One Liner Wednesday – Procrastination

The good thing about procrastination is you always have something to look forward to and nothing to do today.

One Liner Wednesday is brought to us each week by Linda Hill. Pop over to her place to get the rules and read the contribution of others.


Monday Missive – Back Home

I am back from a wonderful visit with my family. I was scheduled to return last Thursday, but when I arrived to check my luggage, I was told the flight had been cancelled and there was not another until the following Sunday. I fly an inexpensive airline and they only fly certain cities on certain days. So, I called my daughter and asked her if she would come back and pick me up. She, of course, said yes. This gave us another three days together which we all thoroughly enjoyed.

I was so thoroughly in the moment I did very little on WordPress or any social media. I managed to get the Throwback Thursday post completed thinking I would respond while waiting at the airport. Since that did not happen, I will try to get to those posts and respond to comments today.

I see the world is still spinning but not without a few things being thrown off kilter. And it all happened without my knowledge and that is divine in my book!

Today I will catch up with everyone as much as is possible. I hope your last 10 days were as enjoyable as mine.

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Throwback Thursday #60 – Hello/Goodbye

I am in Florida visiting family and I fly home tomorrow. I am already dreading saying goodby to my family. These thoughts are what inspired the topic this week.

This week’s prompt is: Saying Hello and Goodbye

I will give you some questions to help you along. Or, free write if you would rather. You can either respond in the comments or link back to this post. My response will follow.

1. Did you live close by or far away from close family or grandparents?

2. How often did you see or visit extended family?

3. Was the coming together cheerful and celebrated in some way?

4. Which relative did you enjoy seeing the most? Why?

5. Were there relatives you dreaded visiting? If so, why?

6. If you were the visitor, was the trip short and easy or was it a journey?

7. Were your visits short or extended? If extended visits, where did you sleep? Bed, sofa bed, couch, floor?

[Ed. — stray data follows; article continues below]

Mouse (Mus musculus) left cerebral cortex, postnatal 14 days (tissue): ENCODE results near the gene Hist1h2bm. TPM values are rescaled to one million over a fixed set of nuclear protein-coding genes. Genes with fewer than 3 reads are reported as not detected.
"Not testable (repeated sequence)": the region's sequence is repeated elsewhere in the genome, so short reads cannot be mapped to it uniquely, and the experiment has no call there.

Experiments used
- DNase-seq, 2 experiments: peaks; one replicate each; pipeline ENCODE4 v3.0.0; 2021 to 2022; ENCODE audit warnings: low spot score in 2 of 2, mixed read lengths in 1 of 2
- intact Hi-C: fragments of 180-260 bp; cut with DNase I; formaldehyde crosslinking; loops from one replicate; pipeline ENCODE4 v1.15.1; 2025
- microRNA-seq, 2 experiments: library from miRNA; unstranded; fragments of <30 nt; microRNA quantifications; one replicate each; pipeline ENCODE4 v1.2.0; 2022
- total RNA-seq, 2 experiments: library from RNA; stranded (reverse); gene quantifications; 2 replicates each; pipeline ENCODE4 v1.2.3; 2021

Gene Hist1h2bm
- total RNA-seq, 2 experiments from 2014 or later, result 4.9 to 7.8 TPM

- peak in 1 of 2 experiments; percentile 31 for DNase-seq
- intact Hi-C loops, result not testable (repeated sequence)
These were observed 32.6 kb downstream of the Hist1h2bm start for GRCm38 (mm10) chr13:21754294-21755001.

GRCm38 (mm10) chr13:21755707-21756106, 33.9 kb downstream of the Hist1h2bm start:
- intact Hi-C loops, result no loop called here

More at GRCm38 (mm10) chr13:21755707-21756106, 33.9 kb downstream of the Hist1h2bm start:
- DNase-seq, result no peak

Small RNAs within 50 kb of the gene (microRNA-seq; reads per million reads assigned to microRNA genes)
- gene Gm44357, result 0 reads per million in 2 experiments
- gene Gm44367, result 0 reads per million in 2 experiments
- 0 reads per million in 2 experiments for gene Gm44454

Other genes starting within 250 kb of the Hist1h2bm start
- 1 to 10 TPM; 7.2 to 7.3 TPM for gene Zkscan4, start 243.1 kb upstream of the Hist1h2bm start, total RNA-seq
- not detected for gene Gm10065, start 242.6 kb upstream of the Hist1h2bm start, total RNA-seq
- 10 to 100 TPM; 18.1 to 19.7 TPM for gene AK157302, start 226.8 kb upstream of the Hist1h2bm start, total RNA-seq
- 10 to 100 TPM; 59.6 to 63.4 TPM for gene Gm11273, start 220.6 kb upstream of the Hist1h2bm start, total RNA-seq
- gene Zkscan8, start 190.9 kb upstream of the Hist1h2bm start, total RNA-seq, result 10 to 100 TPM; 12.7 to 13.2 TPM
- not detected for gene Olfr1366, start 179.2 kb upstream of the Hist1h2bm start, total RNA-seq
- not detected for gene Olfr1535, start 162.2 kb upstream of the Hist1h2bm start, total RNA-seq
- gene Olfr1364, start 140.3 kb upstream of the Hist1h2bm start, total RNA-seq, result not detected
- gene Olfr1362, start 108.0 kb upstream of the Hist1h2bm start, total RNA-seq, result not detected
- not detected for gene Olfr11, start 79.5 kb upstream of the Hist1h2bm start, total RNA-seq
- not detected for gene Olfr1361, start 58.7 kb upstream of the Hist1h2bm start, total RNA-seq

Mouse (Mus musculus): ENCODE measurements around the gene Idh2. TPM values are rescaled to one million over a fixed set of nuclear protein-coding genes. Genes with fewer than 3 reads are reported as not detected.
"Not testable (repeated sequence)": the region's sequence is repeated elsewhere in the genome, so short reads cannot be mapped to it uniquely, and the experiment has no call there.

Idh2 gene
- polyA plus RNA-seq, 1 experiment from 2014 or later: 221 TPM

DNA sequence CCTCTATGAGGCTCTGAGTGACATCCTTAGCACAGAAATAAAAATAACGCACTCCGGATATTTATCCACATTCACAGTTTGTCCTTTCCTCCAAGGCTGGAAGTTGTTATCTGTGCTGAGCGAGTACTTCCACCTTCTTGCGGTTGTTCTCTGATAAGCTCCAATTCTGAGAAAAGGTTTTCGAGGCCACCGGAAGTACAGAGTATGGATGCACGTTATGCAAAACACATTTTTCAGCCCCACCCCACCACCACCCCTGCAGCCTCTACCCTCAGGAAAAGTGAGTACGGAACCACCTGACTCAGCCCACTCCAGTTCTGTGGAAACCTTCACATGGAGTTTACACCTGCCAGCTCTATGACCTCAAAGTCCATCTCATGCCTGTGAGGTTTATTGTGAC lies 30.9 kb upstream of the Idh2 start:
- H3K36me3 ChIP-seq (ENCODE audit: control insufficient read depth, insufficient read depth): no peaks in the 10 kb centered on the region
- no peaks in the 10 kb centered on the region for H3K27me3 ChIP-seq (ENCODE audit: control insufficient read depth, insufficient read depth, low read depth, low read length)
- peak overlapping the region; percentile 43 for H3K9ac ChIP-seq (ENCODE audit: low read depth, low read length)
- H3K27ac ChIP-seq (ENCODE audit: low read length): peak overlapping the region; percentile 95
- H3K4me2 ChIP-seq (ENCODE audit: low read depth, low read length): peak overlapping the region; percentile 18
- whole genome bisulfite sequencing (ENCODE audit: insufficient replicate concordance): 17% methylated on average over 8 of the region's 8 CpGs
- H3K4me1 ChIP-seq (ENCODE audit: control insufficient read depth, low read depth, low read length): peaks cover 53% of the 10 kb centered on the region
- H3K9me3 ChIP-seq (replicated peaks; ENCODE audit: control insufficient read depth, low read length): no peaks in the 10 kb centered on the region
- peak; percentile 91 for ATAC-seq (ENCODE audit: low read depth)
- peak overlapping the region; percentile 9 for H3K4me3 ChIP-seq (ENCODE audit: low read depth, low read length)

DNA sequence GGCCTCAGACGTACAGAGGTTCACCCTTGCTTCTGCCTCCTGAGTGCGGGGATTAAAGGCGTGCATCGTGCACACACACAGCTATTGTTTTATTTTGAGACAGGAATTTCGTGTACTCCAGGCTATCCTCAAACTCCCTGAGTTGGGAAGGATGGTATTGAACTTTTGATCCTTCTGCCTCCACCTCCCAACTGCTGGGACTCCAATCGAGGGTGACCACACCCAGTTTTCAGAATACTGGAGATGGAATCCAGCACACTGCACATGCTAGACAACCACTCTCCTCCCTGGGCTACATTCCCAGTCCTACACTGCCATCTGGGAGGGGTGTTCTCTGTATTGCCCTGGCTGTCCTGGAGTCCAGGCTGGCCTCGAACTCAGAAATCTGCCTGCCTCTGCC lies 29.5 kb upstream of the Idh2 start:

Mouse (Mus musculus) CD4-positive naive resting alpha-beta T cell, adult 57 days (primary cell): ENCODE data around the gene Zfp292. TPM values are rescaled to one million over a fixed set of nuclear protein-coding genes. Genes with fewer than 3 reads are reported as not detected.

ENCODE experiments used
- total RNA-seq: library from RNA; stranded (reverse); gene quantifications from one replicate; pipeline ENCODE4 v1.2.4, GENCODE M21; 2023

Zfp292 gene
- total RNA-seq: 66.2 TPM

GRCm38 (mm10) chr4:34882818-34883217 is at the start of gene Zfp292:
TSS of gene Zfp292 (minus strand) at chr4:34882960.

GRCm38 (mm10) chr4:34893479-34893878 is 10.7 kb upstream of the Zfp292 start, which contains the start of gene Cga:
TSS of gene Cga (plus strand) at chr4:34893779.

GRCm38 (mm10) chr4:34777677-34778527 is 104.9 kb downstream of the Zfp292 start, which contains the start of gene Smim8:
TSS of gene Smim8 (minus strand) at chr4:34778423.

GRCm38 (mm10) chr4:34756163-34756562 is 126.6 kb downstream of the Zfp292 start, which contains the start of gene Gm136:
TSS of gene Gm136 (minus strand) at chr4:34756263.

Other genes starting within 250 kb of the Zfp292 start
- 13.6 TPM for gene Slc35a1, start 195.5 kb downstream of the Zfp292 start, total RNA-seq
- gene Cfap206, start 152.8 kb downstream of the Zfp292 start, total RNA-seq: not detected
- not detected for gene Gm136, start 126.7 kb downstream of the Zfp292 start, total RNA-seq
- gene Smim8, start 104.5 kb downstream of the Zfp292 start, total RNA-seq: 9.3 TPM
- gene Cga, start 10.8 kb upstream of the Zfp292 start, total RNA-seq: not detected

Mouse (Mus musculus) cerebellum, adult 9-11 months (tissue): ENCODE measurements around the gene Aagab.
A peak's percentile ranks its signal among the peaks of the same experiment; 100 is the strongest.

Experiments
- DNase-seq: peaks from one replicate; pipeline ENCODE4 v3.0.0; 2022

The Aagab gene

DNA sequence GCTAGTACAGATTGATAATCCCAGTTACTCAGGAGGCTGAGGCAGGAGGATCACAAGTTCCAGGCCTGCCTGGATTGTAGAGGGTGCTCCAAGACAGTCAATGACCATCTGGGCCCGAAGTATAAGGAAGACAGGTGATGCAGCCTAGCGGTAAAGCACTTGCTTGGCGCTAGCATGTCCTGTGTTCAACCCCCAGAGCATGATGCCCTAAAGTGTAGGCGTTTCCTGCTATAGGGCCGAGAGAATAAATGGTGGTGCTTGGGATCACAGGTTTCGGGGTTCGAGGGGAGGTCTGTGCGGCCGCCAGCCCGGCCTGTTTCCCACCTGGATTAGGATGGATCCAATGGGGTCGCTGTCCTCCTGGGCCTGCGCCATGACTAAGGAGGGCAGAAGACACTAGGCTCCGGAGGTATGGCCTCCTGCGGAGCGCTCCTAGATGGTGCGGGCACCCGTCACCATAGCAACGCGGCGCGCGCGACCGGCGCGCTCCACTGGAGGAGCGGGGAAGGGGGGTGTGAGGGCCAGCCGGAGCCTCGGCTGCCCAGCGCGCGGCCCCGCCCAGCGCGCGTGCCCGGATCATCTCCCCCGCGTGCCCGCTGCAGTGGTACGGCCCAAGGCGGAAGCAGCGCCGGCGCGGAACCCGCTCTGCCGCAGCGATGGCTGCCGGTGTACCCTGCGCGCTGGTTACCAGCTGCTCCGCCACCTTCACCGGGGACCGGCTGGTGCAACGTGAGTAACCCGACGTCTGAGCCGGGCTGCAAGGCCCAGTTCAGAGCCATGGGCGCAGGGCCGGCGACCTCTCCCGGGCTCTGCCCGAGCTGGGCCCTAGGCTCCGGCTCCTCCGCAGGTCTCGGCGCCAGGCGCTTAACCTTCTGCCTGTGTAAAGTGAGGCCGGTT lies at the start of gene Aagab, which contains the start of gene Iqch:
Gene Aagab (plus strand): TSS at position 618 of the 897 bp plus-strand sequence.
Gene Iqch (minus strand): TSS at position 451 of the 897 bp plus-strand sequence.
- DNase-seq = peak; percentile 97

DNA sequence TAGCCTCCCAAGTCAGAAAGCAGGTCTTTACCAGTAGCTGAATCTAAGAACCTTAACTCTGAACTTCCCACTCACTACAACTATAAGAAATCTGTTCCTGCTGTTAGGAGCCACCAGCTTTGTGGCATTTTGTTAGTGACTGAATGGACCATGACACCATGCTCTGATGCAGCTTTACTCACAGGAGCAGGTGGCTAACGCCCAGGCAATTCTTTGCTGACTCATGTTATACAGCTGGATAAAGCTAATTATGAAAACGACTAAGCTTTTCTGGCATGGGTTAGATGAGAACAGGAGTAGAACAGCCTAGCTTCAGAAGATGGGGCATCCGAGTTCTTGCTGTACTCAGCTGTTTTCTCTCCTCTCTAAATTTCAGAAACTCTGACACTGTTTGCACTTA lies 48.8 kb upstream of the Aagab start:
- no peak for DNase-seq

8. When it came time to leave, was it difficult to say goodbye?

9. How often do you visit extended family now?

10. If you could see a relative who is no longer alive, who would it be? Why?

We were the family that moved away from the home place, so visits back “home” were always a treasure to me. When we moved to Florida we had no family visits. We only lived there a year, so it wasn’t too bad. We moved to Ohio when I was in sixth grade, so we made frequent trips back home to visit our grandparents.

Our trip from Ohio to Virginia was always a long trip. At that time, it took about twelve hours. I75 was in progress but not yet completed. (My dad loved to sneak on the highway and drive it before it officially opened. That always made me nervous!) Much of the final leg of our journey was across mountain roads. We always traveled the West Virginia turnpike, too, and I remember being amazed at the underground coal mine that was always burning and smoking as we passed it. Mom always packed lunches and snacks, and she always had a big  bag of orange slices and pink mints for the ride. We always arrived at my grandmother’s late at night. My grandfather had already passed away by this time, so there were four bedrooms upstairs to accommodate the six of us. I always loved being in the Valley again, so leaving was always hard. Our departure always seemed to be in the early hours of the morning and I always felt so sad to leave.

At my maternal grandmother’s house, there were also four bedrooms upstairs. Where we slept depended on how many cousins were there visiting. My grandmother had a big featherbed made of ticking she would pull out of the closet and toss on the floor for the grandkids to sleep on. I can still remember feeling the end of a feather poke me and slowly pulling the feather out of the mattress.

I always hated leaving my grandparents. The drive to see them was fun and exciting, but the ride home was sad and the trip was not near as much fun returning home. I often cried leaving my family. I am still very much the sentimentalist today. Leaving those I love is never easy. I try to be strong within sight of my grandchildren because I do not want them to be sad. I always try to part with the promise of another visit soon.